what to do with all that Juicer pulp?

  • ac416

    Posts: 273

    Sep 10, 2011 4:03 PM GMT
    So buying a juicer to get more vegtables in my diet and eat cleaner, but feel bad wasting all that fiber and pulp. I know that they say you can throw it in baked goods, but i dont plan on baking muffins or anything like that. Any other ideas on how to use that pulp/fibre in a healthy and easy way ? thx
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    Sep 10, 2011 11:33 PM GMT
    ive heard it goes well in soups
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    Sep 10, 2011 11:36 PM GMT
    Just buy this instead. No pulp, no mess, no washing up.
    v8-juice.jpg
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    Sep 10, 2011 11:43 PM GMT
    Mil8 saidJust buy this instead. No pulp, no mess, no washing up.
    v8-juice.jpg


    Ton of sodium.

    Put lemon juice on it and maybe some balsamic vinegar and olive oil and eat it like a salad. Though it's pretty amazing in baked goods. I've made lots of veggie bread loaves with it.
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    Sep 11, 2011 12:39 AM GMT
    stick it up your bum. It'll absorb nutrients through the rectal wall.

    or make homemade ice cream with it. but only if you can't fit anymore up your bum.
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    Sep 11, 2011 2:51 AM GMT
    Mil8 saidJust buy this instead. No pulp, no mess, no washing up.
    v8-juice.jpg



    Yeah, but that's been heated, so all the living enzymes have been killed. Not the same as raw juice.
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    Sep 11, 2011 2:53 AM GMT
    I just toss mine in the yard or on my plants and trees. I also pack it around the base of my bonsai. It creates a moist layer that keeps the plant from drying out and as it decomposes it fertilizes the tree.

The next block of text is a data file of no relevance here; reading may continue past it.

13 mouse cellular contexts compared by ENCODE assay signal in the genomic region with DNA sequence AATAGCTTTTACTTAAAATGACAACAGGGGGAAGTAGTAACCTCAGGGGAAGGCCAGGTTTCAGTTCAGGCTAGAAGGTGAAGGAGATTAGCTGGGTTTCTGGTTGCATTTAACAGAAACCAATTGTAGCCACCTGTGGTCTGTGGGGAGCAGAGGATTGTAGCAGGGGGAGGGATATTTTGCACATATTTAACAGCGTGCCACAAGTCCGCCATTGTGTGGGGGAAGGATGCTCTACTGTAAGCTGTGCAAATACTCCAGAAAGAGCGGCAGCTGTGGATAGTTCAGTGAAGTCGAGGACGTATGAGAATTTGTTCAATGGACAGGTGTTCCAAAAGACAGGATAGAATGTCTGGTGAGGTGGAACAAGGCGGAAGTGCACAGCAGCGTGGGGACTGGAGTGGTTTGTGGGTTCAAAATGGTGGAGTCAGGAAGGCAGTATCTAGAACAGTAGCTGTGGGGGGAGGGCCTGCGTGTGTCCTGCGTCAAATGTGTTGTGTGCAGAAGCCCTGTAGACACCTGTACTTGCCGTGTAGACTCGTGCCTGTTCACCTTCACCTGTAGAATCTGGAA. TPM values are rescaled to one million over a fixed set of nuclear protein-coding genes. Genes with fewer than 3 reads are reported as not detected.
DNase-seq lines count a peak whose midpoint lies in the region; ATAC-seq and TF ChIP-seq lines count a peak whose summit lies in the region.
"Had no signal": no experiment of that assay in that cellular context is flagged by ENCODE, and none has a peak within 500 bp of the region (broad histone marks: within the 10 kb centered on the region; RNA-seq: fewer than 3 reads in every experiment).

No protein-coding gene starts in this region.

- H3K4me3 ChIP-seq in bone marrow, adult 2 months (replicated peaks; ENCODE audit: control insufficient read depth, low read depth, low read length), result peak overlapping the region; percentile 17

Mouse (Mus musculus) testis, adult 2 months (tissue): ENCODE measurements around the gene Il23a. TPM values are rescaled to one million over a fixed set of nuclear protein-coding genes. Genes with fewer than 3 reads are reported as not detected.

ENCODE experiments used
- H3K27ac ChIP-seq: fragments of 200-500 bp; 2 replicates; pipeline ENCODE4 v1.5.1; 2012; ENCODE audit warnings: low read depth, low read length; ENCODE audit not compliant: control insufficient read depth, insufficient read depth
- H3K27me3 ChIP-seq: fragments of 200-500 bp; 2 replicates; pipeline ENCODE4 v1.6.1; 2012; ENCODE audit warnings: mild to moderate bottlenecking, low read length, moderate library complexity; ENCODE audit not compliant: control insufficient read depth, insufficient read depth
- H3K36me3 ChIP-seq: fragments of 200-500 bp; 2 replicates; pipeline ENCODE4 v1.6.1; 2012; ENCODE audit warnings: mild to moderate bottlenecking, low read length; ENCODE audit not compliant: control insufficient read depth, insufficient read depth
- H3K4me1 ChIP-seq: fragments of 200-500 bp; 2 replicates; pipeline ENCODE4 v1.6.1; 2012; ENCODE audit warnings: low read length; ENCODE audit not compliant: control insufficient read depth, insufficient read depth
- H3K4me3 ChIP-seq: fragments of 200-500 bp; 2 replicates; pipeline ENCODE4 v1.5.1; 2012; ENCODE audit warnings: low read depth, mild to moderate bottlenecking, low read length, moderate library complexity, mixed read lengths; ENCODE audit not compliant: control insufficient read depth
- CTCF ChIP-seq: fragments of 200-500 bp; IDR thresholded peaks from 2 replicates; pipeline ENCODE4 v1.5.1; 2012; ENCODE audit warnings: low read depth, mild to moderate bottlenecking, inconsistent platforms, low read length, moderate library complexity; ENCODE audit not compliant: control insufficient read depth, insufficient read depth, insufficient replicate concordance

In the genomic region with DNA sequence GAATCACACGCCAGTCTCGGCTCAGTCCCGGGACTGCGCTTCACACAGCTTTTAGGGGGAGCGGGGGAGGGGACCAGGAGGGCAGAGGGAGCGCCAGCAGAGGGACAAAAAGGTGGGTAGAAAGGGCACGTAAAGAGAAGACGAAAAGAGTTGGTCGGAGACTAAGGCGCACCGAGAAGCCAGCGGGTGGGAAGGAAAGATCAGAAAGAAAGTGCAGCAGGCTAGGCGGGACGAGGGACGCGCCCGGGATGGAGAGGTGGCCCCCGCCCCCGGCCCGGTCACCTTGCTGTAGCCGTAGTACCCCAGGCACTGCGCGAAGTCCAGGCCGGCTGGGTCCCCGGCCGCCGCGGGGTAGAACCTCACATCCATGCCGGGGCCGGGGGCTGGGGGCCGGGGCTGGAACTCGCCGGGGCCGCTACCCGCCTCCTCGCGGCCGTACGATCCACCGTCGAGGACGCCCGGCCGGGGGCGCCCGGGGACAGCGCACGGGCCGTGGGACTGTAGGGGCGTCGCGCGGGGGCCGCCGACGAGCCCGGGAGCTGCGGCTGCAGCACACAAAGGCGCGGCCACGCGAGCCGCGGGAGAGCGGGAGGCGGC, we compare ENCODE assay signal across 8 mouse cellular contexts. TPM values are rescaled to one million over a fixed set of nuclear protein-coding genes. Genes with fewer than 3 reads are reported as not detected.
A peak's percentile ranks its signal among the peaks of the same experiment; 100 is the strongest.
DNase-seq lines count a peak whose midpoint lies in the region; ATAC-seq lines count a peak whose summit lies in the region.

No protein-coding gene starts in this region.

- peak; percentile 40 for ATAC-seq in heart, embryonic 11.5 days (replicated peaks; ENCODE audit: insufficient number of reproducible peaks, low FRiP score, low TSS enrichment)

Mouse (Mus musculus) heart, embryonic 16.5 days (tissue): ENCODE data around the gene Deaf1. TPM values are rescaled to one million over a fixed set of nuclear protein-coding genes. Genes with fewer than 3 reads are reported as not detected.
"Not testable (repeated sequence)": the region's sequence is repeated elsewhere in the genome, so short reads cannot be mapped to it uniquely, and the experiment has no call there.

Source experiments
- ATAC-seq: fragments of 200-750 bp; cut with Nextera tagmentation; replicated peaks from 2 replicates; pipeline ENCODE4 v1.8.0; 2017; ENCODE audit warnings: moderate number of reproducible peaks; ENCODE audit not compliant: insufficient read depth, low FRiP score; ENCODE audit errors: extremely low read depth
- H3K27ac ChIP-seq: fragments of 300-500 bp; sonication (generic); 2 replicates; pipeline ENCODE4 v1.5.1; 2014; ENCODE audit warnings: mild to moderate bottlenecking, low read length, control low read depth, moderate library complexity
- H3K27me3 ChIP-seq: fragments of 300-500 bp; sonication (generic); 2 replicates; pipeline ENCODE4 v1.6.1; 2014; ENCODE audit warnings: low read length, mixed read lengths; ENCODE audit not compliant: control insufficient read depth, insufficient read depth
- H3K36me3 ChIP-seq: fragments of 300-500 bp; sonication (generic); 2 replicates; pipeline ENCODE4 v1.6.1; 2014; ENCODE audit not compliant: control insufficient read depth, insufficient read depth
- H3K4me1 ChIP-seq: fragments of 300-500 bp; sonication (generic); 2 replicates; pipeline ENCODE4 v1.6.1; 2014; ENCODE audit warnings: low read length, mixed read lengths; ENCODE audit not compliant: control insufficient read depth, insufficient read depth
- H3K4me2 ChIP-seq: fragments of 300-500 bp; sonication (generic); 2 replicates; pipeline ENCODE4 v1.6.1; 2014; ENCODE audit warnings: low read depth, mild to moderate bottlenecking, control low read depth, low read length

• turtleneckjoc...

    Posts: 4685

    Sep 11, 2011 2:54 AM GMT
    If you're a gardener, you can add it to your compost pile.
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    Sep 11, 2011 4:08 PM GMT
    MuchMoreThanMuscle saidYou should be eating the pulp, that's where all the fiber and many of the nutrients are.

    When you juice vegetables and fruits you are mainly eating only the sugars. But when you keep the fiber intact the sugars are not released into the bloodstream as fast. Faster sugar into the bloodstream equates to an insulin spike and ultimately fat deposit.

    The Vitamixer, which incorporates the pulp is the only juicer that is approved by the American Diabetes Association (ADA) according to them several years ago.

    I agree with you completely. I have both a Norwalk Juicer and a Vitamix blender. There are a lot of articles about juicing versus blending and if you google that phrase, you can spend all day reading the articles. This one gives the benefits of both:
    http://rawfoodswitch.com/raw-food-equipment-reviews/blender-juicer-juice-drink-smoothies/
    My opinion is the advantages of fiber are significant, so I go with blending. There are specific cases where a nutrition regimen calls for juicing:
    http://www.gerson.org/GersonTherapy/gersontherapy.htm This particular regimen is part of a holistic anti-cancer treatment.
  • ac416

    Posts: 273

    Sep 11, 2011 4:54 PM GMT
    Ariodante said
    Mil8 saidJust buy this instead. No pulp, no mess, no washing up.
    v8-juice.jpg


    Ton of sodium.

    Put lemon juice on it and maybe some balsamic vinegar and olive oil and eat it like a salad. Though it's pretty amazing in baked goods. I've made lots of veggie bread loaves with it.



    thank! icon_smile.gif that salad idea sounds pretty simple and easy so will try it.
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    Sep 11, 2011 5:18 PM GMT
    MuchMoreThanMuscle saidThat Gerson Therapy looks interesting. I'm going to read up on it. Thanks for posting that.

    You're welcome. It is quite interesting. For the Gerson program, a juicer is essential, and only certain types, and a blender is not an acceptable substitute. I haven't researched, but my sense is that therapy might be too much nutrient concentrations for everyday use, not following a therapeutic program. I'm thinking that some combination of juicing and blending would be optimal for most people, such as 1 glass per day of juice, or maybe 1 day of juicing for every x days of blending.